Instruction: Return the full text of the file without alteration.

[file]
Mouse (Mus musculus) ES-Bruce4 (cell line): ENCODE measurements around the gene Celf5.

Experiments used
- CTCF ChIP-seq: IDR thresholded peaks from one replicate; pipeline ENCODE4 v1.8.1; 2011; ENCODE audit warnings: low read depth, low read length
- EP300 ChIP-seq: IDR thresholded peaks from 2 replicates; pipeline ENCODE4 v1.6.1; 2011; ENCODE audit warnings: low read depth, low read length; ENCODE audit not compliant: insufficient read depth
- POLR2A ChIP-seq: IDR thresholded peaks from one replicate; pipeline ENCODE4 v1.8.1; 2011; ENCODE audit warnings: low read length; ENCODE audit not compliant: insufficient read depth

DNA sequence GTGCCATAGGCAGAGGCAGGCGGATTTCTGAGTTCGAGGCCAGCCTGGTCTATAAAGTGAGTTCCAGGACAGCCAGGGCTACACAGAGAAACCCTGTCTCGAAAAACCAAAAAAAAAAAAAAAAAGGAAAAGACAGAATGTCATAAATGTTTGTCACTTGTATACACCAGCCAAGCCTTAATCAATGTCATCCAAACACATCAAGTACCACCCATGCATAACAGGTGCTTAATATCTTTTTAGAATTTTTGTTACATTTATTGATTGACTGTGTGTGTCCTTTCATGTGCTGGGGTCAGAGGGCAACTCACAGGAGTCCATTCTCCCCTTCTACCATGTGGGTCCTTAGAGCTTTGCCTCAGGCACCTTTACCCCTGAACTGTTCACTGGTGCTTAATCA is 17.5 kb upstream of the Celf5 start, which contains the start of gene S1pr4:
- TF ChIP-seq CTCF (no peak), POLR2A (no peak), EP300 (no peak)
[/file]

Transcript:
Mouse (Mus musculus) ES-Bruce4 (cell line): ENCODE measurements around the gene Celf5.

Experiments used
- CTCF ChIP-seq: IDR thresholded peaks from one replicate; pipeline ENCODE4 v1.8.1; 2011; ENCODE audit warnings: low read depth, low read length
- EP300 ChIP-seq: IDR thresholded peaks from 2 replicates; pipeline ENCODE4 v1.6.1; 2011; ENCODE audit warnings: low read depth, low read length; ENCODE audit not compliant: insufficient read depth
- POLR2A ChIP-seq: IDR thresholded peaks from one replicate; pipeline ENCODE4 v1.8.1; 2011; ENCODE audit warnings: low read length; ENCODE audit not compliant: insufficient read depth

DNA sequence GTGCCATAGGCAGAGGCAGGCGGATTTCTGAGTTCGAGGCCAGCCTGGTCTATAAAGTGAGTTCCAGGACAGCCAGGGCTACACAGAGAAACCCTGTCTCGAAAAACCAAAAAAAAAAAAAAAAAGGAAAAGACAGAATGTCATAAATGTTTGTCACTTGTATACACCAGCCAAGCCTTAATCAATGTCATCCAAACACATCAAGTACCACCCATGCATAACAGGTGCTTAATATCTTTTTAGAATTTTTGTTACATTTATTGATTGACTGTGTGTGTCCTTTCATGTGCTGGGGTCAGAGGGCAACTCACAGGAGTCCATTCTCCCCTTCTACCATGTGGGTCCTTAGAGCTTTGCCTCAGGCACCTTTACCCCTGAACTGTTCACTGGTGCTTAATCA is 17.5 kb upstream of the Celf5 start, which contains the start of gene S1pr4:
- TF ChIP-seq CTCF (no peak), POLR2A (no peak), EP300 (no peak)